Orap


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pimozide

(pi-mo-zide) ,

Orap

(trade name)

Classification

Therapeutic: antipsychotics
Pregnancy Category: C

Indications

Suppression of motor and vocal tics in Tourette's Disorder with severe, compromising symptoms in patients with an unfavorable response to haloperidol.Second line treatment after failure with atypical antipsychotics.Psychotic disorders that fail to respond to standard treatment.

Action

Blocks dopamine receptors in the CNS.
Increases brain turnover of dopamine, blocks calcium channels, and may antagonize opiate receptors.

Therapeutic effects

Decreased tics in patients with Tourette’s disorder.

Pharmacokinetics

Absorption: 50% absorbed following oral administration.
Distribution: Unknown.
Metabolism and Excretion: Undergoes extensive first-pass hepatic metabolism, primarily by CYP3A4 and to a lesser extent by CYP1A2 and CYP2D6 enzyme systems; the CYP2D6 enzyme system exhibits genetic polymorphism (genetic implication ∼7% of population may be poor metabolizers and may have significantly ↑ pimozide concentrations and an ↑ risk of adverse effects). Some metabolites have CNS activity.
Half-life: 29–111 hr.

Time/action profile (blood levels)

ROUTEONSETPEAKDURATION
POunknown6–8 hrunknown

Contraindications/Precautions

Contraindicated in: Hypersensitivity (cross-sensitivity with other antipsychotics may occur); Concurrent use of agents that may be causing the motor and vocal tics; Congenital long QT syndrome (↑ risk of serious arrhythmias); Recent MI, heart failure; Concurrent use of agents that prolong the QT interval, including dofetilide, sotalol, quinidine, disopyramide, amiodarone, dronedarone, thioridazine, chlorpromazine, droperidol, moxifloxacin, mefloquine, pentamidine, arsenic trioxide, dolasetron, tacrolimus, ziprasidone, erythromycin, citalopram, escitalopram, clarithromycin and azithromycin (↑ risk of serious arrhythmias); Concurrent use of CYP3A4 enzyme inhibitors, including erythromycin, clarithromycin, azithromycin, itraconazole, ketoconazole, ritonavir, saquinovir, indinavir, nelfinavir, nefazodone, zileuton, and fluvoxamine (↑ risk of serious arrhythmias); Concurrent use of strong CYP2D6 enzyme inhibitors, including paroxetine (↑ risk of serious arrhythmias); Concurrent use of sertraline; CNS depression or comatose state; Motor or vocal tics not caused by Tourette’s Disorder; Hypokalemia or hypomagnesemia (↑ risk of serious arrhythmias).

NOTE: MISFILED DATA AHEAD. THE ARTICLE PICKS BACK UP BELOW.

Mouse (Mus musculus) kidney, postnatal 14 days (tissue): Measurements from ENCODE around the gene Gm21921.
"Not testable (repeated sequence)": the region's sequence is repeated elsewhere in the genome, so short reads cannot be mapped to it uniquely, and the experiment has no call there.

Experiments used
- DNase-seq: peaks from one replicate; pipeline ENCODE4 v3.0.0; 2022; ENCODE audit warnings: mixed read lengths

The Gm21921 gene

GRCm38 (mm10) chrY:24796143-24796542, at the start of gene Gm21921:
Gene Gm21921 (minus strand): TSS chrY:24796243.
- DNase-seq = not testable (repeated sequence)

Use Cautiously in: History of breast cancer; Angle-closure glaucoma; History of paralytic ileus; Hepatic or renal impairment; Prostatic hyperplasia; History of seizures (threshold may be lowered); Hypokalemia (↑ risk of arrhythmias); Obstetric: Neonates at ↑ risk for extrapyramidal symptoms and withdrawal after delivery when exposed during the 3rd trimester; use only if benefit outweighs risk to fetus; Lactation: Safety not established, discontinue drug or bottle feed; Pediatric / Geriatric: ↑ sensitivity; ↑ risk of mortality in elderly patients treated for dementia-related psychosis.

Adverse Reactions/Side Effects

Central nervous system

  • neuroleptic malignant syndrome (life-threatening)
  • mood/behavior effects
  • weakness
  • drowsiness (most frequent)

Ear, Eye, Nose, Throat

  • blurred vision
  • dry eyes

Cardiovascular

  • arrhythmias (prolonged QTc interval) (life-threatening)
  • hypotension (most frequent)

Gastrointestinal

  • constipation
  • dry mouth
  • ↓ appetite
  • nausea
  • vomiting
  • weight loss

Genitourinary

  • ↓ libido
  • erectile dysfunction

Dermatologic

  • skin discoloration (most frequent)

Endocrinologic

  • galactorrhea (women) (most frequent)

Hematologic

  • agranulocytosis (life-threatening)
  • leukopenia
  • neutropenia

Neurologic

  • akathisia
  • parkinsonism (most frequent)
  • dystonic reactions
  • tardive dyskinesia
  • akinesia (most frequent)

Interactions

Drug-Drug interaction